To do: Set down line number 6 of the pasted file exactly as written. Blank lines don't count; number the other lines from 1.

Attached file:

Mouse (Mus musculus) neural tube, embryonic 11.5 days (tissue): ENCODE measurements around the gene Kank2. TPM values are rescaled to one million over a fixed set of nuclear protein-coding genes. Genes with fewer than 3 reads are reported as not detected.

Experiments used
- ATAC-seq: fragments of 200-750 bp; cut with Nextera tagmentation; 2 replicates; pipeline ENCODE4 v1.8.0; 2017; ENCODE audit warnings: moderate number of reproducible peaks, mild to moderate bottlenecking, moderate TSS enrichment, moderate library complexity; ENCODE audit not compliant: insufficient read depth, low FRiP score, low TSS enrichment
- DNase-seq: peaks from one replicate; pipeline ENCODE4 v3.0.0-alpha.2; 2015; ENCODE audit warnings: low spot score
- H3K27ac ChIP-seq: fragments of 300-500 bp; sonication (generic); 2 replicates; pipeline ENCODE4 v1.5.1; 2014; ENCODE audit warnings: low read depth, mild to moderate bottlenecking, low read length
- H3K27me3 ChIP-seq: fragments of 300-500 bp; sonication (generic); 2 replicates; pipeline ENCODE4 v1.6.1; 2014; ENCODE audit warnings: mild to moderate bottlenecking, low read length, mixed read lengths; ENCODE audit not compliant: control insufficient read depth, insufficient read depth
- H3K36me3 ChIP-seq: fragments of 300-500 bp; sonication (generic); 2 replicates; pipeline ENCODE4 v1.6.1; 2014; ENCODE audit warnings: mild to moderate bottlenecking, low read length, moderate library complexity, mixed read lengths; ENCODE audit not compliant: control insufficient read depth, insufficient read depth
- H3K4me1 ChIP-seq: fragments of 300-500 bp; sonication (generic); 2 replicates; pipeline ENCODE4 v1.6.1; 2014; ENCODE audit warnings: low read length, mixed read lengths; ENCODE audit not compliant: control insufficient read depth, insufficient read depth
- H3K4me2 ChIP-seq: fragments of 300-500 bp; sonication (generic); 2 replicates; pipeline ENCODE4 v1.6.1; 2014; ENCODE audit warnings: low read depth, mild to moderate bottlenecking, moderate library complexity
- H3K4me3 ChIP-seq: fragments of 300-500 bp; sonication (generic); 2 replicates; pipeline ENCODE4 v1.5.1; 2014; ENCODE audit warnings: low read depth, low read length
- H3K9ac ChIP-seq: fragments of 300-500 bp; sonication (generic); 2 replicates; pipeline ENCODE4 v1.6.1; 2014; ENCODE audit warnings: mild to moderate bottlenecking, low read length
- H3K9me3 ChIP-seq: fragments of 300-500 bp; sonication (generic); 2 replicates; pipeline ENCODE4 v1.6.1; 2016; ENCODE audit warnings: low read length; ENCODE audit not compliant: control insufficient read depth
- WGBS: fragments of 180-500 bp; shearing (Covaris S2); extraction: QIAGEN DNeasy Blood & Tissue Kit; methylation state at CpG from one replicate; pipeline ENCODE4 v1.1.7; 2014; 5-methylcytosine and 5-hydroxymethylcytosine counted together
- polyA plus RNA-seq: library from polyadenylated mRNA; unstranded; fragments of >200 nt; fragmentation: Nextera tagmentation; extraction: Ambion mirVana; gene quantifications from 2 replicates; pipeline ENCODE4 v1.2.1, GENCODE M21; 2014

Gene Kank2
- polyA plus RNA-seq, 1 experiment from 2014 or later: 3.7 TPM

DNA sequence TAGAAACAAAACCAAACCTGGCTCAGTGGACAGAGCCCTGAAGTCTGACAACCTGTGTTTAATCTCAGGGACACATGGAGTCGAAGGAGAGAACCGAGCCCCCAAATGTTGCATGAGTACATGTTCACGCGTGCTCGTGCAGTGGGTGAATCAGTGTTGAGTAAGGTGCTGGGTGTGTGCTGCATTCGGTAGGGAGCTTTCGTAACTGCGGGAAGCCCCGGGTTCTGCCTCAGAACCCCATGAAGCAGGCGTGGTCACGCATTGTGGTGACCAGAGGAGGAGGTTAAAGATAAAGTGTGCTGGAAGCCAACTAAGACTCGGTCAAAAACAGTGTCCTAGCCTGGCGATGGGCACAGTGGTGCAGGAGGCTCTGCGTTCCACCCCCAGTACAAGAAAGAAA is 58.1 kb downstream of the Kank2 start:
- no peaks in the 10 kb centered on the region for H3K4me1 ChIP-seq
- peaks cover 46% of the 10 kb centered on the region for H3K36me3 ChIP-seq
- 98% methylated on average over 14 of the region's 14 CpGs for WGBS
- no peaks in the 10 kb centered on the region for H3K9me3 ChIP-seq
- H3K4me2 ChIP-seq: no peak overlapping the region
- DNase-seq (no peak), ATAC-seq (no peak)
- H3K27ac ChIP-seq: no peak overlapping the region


- H3K27me3 ChIP-seq: fragments of 300-500 bp; sonication (generic); 2 replicates; pipeline ENCODE4 v1.6.1; 2014; ENCODE audit warnings: mild to moderate bottlenecking, low read length, mixed read lengths; ENCODE audit not compliant: control insufficient read depth, insufficient read depth